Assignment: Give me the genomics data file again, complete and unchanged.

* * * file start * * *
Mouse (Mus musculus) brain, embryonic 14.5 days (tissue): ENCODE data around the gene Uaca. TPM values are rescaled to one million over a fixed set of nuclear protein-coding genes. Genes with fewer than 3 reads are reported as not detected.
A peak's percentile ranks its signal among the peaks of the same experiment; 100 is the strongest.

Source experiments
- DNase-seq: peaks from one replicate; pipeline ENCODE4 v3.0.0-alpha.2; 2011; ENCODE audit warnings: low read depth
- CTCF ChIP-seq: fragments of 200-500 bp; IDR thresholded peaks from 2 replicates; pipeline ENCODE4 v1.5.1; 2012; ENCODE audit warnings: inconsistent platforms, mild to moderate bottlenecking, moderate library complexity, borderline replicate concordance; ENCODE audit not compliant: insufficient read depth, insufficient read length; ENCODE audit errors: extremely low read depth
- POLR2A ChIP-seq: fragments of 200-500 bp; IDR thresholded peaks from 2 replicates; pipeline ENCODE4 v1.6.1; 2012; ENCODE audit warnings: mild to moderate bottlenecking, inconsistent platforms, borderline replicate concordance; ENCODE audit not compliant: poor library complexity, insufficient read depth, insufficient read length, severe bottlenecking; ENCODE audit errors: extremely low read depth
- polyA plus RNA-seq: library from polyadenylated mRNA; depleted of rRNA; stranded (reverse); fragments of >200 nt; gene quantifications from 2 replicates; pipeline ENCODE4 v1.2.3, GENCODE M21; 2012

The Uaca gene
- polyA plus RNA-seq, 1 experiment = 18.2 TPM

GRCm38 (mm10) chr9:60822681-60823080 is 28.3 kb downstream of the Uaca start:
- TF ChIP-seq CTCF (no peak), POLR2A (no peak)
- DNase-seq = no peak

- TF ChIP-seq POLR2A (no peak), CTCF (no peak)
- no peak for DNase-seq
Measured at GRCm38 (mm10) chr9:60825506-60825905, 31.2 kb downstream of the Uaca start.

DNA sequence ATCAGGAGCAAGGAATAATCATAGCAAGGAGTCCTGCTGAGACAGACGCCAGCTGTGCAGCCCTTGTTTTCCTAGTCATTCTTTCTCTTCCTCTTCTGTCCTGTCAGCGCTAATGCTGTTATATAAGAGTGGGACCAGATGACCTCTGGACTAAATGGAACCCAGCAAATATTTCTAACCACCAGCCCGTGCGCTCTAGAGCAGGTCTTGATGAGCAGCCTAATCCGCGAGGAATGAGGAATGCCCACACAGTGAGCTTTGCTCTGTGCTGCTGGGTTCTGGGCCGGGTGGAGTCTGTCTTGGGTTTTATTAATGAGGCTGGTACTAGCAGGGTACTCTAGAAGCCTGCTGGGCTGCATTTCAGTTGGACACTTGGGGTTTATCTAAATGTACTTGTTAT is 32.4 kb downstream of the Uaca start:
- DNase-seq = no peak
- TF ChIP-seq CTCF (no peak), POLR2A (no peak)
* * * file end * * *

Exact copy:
Mouse (Mus musculus) brain, embryonic 14.5 days (tissue): ENCODE data around the gene Uaca. TPM values are rescaled to one million over a fixed set of nuclear protein-coding genes. Genes with fewer than 3 reads are reported as not detected.
A peak's percentile ranks its signal among the peaks of the same experiment; 100 is the strongest.

Source experiments
- DNase-seq: peaks from one replicate; pipeline ENCODE4 v3.0.0-alpha.2; 2011; ENCODE audit warnings: low read depth
- CTCF ChIP-seq: fragments of 200-500 bp; IDR thresholded peaks from 2 replicates; pipeline ENCODE4 v1.5.1; 2012; ENCODE audit warnings: inconsistent platforms, mild to moderate bottlenecking, moderate library complexity, borderline replicate concordance; ENCODE audit not compliant: insufficient read depth, insufficient read length; ENCODE audit errors: extremely low read depth
- POLR2A ChIP-seq: fragments of 200-500 bp; IDR thresholded peaks from 2 replicates; pipeline ENCODE4 v1.6.1; 2012; ENCODE audit warnings: mild to moderate bottlenecking, inconsistent platforms, borderline replicate concordance; ENCODE audit not compliant: poor library complexity, insufficient read depth, insufficient read length, severe bottlenecking; ENCODE audit errors: extremely low read depth
- polyA plus RNA-seq: library from polyadenylated mRNA; depleted of rRNA; stranded (reverse); fragments of >200 nt; gene quantifications from 2 replicates; pipeline ENCODE4 v1.2.3, GENCODE M21; 2012

The Uaca gene
- polyA plus RNA-seq, 1 experiment = 18.2 TPM

GRCm38 (mm10) chr9:60822681-60823080 is 28.3 kb downstream of the Uaca start:
- TF ChIP-seq CTCF (no peak), POLR2A (no peak)
- DNase-seq = no peak

- TF ChIP-seq POLR2A (no peak), CTCF (no peak)
- no peak for DNase-seq
Measured at GRCm38 (mm10) chr9:60825506-60825905, 31.2 kb downstream of the Uaca start.

DNA sequence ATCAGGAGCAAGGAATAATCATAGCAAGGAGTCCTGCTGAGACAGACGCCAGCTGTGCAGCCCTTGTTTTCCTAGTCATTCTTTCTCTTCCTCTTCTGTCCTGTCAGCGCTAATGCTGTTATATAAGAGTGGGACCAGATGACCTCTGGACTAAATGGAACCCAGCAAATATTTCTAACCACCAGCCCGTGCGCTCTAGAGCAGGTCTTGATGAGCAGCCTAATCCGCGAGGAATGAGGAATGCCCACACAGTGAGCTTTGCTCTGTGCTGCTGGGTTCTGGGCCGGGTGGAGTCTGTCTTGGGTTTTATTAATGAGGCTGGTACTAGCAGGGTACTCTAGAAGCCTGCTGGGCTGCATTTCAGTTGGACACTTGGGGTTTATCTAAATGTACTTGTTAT is 32.4 kb downstream of the Uaca start:
- DNase-seq = no peak
- TF ChIP-seq CTCF (no peak), POLR2A (no peak)